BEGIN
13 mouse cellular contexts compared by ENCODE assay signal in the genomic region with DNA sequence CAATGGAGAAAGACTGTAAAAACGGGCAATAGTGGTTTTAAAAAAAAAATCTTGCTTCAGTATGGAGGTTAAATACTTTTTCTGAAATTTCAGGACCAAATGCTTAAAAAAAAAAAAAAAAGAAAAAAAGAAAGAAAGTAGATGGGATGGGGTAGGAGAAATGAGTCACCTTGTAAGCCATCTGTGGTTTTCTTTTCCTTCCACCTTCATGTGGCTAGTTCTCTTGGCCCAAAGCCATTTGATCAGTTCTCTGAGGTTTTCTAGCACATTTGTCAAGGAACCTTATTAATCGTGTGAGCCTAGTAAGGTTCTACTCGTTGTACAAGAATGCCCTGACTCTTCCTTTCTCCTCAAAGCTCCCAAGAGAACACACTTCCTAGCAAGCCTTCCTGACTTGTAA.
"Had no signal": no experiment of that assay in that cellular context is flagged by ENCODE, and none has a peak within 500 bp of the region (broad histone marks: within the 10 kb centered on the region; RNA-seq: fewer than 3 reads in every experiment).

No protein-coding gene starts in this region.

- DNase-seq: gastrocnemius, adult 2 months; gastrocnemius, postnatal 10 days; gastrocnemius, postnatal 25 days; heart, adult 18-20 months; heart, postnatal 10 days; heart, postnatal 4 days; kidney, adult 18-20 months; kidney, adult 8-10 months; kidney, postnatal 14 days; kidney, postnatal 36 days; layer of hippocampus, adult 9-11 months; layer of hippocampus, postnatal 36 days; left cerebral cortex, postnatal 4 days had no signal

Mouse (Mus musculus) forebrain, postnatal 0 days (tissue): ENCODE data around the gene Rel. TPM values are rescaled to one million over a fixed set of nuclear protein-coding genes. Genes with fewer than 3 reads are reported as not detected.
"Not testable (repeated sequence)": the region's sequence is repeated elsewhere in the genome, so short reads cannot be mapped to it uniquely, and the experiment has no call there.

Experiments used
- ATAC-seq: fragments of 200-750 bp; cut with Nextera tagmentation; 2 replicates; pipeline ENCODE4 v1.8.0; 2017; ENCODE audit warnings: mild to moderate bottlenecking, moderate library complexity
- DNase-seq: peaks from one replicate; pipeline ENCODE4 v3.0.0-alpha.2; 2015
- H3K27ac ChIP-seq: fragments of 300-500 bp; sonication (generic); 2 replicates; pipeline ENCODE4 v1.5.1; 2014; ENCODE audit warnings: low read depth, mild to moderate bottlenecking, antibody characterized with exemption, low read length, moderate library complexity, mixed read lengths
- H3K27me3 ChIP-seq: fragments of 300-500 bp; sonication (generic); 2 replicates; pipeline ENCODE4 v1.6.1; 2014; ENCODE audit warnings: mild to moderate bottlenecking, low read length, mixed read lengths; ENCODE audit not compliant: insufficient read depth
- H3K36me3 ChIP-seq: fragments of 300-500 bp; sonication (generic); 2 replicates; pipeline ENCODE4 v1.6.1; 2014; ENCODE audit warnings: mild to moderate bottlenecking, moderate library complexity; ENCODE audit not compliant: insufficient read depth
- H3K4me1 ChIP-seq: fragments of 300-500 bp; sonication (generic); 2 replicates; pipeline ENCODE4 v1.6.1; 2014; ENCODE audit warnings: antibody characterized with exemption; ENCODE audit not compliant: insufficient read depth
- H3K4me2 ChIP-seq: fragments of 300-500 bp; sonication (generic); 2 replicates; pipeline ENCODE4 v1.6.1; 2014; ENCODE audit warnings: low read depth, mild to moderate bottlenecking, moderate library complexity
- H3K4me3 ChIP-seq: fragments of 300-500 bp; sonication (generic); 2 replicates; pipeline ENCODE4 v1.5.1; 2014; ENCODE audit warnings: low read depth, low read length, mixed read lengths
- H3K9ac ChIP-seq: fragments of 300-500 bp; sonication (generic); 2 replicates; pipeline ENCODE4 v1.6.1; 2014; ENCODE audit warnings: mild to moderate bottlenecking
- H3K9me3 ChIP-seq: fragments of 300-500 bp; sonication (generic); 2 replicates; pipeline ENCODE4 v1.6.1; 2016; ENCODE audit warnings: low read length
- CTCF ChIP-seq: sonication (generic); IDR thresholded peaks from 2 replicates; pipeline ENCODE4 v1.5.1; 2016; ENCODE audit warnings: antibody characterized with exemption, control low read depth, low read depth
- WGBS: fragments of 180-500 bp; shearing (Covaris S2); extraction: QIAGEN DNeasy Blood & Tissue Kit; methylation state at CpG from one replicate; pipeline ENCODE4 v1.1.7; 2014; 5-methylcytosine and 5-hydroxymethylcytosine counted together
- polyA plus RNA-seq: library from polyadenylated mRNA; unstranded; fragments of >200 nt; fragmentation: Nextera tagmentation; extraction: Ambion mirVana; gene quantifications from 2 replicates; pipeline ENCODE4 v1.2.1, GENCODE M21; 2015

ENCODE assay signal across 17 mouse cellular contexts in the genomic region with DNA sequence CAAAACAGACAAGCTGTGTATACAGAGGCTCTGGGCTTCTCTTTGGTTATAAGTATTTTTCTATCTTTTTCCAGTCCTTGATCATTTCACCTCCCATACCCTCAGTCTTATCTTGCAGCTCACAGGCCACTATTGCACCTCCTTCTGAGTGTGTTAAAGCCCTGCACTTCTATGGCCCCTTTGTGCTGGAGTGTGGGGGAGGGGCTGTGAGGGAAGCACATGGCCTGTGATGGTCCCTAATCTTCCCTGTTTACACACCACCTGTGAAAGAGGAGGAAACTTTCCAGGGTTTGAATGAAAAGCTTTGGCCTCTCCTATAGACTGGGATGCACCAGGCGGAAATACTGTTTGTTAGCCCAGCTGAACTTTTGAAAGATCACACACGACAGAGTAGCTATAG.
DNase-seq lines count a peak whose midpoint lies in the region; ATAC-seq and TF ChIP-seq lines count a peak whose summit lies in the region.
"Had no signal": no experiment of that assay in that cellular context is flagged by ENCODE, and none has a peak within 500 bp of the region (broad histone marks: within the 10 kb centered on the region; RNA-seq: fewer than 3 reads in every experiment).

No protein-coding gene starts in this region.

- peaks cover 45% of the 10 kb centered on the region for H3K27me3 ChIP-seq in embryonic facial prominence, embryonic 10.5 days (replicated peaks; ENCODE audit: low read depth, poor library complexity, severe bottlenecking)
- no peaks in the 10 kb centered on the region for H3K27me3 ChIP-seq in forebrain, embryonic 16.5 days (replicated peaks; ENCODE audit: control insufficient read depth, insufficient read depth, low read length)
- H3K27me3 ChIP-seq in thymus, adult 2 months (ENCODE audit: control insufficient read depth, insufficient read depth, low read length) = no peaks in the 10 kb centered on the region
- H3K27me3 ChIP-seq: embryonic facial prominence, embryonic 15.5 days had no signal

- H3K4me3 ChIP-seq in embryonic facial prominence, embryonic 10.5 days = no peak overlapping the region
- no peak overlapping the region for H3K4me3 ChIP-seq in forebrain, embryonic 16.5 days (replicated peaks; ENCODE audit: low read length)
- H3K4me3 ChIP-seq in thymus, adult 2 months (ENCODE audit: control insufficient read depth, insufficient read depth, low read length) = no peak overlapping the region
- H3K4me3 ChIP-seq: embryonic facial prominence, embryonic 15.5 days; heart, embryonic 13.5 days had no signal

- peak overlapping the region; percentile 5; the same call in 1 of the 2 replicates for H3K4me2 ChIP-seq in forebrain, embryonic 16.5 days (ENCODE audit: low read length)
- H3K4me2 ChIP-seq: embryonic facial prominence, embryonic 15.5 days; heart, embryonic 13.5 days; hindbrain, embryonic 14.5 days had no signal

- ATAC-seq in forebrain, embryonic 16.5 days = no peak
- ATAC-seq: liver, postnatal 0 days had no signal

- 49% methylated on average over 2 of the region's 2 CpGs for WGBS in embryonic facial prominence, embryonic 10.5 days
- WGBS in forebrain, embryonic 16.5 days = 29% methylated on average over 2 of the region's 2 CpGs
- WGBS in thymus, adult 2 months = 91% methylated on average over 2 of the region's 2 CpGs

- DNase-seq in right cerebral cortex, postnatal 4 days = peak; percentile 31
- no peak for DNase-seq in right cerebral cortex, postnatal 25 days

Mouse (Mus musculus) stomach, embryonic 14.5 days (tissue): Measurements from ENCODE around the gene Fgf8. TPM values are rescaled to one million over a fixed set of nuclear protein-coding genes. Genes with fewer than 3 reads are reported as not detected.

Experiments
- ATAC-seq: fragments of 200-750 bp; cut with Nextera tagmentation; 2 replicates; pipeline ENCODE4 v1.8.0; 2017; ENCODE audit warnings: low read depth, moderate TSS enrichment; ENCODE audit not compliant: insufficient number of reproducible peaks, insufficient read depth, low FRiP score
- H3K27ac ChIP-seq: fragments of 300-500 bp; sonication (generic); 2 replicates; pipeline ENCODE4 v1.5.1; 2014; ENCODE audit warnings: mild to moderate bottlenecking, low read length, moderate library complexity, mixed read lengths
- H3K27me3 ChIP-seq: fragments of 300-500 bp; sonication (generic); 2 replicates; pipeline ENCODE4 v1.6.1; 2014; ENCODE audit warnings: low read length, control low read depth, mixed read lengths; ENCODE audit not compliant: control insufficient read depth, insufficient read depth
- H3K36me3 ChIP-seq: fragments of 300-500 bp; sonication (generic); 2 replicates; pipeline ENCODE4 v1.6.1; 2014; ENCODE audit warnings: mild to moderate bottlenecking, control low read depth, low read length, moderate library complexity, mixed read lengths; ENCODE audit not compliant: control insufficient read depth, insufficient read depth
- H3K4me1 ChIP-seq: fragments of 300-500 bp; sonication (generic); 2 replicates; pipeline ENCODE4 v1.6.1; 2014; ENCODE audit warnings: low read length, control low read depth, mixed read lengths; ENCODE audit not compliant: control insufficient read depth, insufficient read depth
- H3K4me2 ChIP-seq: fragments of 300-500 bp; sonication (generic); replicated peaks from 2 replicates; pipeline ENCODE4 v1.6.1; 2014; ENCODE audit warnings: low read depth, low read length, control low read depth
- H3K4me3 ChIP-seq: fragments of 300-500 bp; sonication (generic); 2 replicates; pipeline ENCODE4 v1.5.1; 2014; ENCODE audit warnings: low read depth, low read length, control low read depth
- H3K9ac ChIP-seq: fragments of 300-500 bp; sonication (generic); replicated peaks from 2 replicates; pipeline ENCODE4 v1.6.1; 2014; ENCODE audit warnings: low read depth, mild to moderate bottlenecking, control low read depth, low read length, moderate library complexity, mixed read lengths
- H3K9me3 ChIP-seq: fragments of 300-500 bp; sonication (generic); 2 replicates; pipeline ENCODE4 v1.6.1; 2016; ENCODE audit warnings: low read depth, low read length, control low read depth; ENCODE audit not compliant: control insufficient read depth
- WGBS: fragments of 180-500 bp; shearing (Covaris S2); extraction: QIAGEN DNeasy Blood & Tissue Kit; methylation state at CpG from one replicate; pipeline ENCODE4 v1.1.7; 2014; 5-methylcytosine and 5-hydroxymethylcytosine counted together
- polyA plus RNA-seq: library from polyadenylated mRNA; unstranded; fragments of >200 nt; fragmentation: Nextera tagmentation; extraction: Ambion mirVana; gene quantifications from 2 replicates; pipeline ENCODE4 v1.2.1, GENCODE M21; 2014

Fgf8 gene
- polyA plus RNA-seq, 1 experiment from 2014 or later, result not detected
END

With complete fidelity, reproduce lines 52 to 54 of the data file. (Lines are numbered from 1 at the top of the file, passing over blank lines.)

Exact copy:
- H3K9me3 ChIP-seq: fragments of 300-500 bp; sonication (generic); 2 replicates; pipeline ENCODE4 v1.6.1; 2016; ENCODE audit warnings: low read depth, low read length, control low read depth; ENCODE audit not compliant: control insufficient read depth
- WGBS: fragments of 180-500 bp; shearing (Covaris S2); extraction: QIAGEN DNeasy Blood & Tissue Kit; methylation state at CpG from one replicate; pipeline ENCODE4 v1.1.7; 2014; 5-methylcytosine and 5-hydroxymethylcytosine counted together
- polyA plus RNA-seq: library from polyadenylated mRNA; unstranded; fragments of >200 nt; fragmentation: Nextera tagmentation; extraction: Ambion mirVana; gene quantifications from 2 replicates; pipeline ENCODE4 v1.2.1, GENCODE M21; 2014